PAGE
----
Page:Henry Adams' History of the United States Vol. 2.djvu/22

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the orders and arrangements were gradually made. Victor was to command the forces in Louisiana; Laussat was to be prefect, charged with the civil administration. Both received elaborate written instructions; and although Victor could not sail without ships or troops, Laussat was sent on his way.

These instructions, which were never published, had extreme value for the decision of disputes which were to perturb American politics for the next twenty years. Although Victor was forced to wait in Holland for the expedition he commanded, a copy of his instructions was given to Laussat, and served to regulate his conduct as long as he remained in office. Decrès, the Minister of Marine, was the author of this paper, which unfolded the purpose that had guided France in recovering, and was to control her in administering, this vast possession. Nothing could be simpler, clearer, or more consistent with French policy than this document, which embodied so large a part of Talleyrand's political system.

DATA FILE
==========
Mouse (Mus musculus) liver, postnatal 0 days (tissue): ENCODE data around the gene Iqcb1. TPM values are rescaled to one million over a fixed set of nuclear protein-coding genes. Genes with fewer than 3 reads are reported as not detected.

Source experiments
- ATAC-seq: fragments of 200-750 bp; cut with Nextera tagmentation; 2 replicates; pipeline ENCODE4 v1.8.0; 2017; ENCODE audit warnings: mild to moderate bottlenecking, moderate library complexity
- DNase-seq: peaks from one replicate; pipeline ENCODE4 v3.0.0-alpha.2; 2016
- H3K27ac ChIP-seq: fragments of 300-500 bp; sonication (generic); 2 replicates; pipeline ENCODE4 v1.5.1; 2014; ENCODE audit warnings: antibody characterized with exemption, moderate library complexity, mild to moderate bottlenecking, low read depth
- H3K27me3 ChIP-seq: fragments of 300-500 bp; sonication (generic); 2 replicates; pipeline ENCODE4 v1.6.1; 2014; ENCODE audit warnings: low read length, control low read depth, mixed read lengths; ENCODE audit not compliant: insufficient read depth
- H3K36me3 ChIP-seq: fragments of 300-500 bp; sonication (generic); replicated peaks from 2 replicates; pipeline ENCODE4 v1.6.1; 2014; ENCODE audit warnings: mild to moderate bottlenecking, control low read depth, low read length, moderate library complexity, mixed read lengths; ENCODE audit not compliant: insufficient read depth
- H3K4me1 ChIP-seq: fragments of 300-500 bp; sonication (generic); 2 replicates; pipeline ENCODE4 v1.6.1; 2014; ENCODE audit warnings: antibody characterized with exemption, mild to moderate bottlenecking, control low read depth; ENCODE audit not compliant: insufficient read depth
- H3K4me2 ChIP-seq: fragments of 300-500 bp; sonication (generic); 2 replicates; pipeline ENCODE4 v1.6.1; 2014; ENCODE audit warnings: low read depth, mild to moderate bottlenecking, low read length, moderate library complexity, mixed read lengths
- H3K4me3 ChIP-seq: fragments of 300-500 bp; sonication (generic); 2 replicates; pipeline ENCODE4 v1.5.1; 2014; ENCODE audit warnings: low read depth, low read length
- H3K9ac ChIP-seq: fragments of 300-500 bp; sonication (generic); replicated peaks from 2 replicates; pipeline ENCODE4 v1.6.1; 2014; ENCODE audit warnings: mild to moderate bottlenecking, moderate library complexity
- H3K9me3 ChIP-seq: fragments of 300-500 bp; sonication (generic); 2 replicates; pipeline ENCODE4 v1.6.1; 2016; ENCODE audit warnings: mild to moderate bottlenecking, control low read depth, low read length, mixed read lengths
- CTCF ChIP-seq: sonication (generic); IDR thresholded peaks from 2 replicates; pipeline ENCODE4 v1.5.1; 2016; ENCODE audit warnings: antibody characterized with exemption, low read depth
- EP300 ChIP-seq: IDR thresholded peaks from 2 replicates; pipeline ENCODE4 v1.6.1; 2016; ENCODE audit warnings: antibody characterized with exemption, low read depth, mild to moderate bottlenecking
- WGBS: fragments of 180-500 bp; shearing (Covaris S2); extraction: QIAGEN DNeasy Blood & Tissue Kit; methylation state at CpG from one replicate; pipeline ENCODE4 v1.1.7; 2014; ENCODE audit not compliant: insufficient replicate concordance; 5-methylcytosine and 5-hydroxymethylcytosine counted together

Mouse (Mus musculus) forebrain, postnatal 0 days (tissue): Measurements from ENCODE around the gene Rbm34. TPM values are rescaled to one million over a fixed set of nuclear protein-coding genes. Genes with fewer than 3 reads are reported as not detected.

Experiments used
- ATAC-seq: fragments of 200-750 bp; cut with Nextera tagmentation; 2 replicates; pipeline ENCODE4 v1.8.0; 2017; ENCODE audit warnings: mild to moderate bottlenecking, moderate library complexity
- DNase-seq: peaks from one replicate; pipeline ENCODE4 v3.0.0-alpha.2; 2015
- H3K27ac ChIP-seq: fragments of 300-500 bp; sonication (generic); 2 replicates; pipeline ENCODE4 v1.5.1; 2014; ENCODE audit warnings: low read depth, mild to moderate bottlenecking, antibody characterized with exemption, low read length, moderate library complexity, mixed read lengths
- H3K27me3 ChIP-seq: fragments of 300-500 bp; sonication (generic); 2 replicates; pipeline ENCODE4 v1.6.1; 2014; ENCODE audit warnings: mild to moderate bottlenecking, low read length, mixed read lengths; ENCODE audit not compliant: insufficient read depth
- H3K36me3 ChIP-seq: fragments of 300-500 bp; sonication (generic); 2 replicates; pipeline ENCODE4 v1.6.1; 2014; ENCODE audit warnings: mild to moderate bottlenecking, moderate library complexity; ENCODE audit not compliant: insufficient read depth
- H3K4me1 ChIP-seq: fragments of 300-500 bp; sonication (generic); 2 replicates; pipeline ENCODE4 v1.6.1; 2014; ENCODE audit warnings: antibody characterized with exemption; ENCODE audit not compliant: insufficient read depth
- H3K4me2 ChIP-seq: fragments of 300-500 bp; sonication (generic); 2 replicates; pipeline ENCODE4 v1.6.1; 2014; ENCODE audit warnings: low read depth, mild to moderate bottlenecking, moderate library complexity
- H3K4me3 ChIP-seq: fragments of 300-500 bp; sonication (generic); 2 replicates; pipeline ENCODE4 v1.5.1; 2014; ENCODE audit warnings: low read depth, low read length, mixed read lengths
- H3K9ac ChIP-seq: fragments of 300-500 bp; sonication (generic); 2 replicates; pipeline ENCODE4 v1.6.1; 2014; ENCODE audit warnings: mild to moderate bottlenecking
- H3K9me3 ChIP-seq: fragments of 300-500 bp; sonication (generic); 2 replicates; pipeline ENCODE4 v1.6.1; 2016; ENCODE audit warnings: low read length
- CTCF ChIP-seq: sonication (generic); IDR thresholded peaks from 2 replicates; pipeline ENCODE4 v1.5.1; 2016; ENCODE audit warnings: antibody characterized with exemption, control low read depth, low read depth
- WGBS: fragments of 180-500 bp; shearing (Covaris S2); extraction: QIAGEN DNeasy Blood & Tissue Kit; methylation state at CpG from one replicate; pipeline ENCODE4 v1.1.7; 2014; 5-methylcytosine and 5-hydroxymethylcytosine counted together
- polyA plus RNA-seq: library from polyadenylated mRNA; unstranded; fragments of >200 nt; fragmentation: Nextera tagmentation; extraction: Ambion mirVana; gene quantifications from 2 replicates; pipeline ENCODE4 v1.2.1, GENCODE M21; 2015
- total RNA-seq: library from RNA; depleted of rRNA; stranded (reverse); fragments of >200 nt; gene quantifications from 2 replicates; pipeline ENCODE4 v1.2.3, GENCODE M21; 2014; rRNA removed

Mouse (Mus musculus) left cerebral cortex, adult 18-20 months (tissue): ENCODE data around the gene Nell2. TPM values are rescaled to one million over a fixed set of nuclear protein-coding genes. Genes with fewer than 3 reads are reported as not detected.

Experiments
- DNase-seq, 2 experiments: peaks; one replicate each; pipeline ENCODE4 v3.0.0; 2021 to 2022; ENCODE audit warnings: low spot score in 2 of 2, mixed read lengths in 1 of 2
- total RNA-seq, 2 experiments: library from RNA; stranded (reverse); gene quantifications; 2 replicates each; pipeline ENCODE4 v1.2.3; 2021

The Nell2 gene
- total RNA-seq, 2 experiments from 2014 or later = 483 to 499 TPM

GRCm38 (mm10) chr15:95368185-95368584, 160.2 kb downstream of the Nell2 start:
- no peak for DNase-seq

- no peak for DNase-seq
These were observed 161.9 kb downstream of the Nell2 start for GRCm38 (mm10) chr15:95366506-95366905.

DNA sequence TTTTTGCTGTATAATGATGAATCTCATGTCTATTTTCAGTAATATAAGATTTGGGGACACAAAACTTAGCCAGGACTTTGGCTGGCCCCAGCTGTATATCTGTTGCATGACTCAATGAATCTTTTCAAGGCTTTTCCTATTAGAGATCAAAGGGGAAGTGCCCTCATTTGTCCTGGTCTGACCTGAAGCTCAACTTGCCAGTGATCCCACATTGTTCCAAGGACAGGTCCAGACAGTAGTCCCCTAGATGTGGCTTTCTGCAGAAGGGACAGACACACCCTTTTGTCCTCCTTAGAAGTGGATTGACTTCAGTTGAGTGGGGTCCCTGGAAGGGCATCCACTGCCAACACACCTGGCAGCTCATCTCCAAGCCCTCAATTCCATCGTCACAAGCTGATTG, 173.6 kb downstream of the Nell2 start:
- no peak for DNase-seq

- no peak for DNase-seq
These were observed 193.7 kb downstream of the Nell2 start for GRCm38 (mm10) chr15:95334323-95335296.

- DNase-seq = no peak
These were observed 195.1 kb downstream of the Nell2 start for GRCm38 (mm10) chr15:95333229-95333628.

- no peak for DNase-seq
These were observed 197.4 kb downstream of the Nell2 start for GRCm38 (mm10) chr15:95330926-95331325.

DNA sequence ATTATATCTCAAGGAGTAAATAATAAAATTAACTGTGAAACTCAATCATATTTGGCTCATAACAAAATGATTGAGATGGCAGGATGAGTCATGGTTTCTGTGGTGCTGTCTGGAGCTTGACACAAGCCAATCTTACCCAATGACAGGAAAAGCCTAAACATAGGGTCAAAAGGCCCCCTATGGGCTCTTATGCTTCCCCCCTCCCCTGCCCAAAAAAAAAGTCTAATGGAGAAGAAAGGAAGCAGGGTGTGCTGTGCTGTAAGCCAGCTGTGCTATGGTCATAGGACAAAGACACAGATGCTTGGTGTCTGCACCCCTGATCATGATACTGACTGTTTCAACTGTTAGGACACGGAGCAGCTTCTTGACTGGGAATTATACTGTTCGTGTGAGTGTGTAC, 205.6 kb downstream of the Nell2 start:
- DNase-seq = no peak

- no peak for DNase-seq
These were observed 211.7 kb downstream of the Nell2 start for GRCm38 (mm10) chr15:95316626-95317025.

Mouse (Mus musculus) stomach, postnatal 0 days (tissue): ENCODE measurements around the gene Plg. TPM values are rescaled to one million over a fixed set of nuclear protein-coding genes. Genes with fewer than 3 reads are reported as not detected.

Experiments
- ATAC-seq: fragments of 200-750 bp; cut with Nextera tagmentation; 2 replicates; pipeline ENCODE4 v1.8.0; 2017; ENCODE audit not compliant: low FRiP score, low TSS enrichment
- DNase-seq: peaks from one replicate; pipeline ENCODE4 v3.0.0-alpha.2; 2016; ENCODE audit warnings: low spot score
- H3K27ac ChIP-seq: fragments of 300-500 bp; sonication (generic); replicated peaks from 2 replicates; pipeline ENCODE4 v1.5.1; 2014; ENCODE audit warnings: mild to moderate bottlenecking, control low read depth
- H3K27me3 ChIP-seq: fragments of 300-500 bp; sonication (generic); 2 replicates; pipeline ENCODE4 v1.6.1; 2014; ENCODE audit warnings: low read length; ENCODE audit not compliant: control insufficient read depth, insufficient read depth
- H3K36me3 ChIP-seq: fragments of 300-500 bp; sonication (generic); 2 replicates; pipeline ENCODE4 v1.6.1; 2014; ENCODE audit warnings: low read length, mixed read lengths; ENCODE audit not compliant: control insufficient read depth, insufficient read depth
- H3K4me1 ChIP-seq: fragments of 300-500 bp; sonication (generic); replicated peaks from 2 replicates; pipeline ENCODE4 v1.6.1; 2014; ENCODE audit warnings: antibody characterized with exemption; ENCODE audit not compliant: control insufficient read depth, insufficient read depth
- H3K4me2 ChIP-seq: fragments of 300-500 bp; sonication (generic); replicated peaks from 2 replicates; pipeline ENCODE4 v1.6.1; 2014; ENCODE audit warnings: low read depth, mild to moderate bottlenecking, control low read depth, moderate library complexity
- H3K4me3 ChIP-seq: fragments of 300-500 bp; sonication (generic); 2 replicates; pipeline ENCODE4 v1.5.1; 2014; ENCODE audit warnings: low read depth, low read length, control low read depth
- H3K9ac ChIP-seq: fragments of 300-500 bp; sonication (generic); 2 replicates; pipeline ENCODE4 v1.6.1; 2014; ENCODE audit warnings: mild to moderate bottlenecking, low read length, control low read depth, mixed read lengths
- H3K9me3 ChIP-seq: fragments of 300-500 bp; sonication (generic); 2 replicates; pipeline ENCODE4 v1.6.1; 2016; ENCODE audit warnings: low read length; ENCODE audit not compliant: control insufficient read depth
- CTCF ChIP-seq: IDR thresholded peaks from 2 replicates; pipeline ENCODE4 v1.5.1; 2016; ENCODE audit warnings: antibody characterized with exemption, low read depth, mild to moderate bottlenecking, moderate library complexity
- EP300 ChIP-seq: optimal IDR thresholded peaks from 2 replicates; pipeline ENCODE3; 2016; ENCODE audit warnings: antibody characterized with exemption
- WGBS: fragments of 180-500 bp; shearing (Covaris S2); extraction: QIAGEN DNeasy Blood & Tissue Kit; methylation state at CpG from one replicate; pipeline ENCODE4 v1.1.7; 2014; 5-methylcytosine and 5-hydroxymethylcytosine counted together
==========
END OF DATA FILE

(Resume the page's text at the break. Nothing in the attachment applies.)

The instructions began, as was natural, by a careful definition of the new province. After reciting the terms of the retrocession according to the Third Article of Berthier's Treaty, Decrès fixed the boundaries of the territory which Victor, on the part of the French republic, was to receive from the Marquis of Somoruelos, the Captain-General of Cuba.[1]

  1. Instructions secrètes pour le Capitaine-Général de la Louisiane, approuvées par le Premier Consul le 5 Frimaire, An xi. (Nov. 26, 1802); Archives de la Marine, MSS.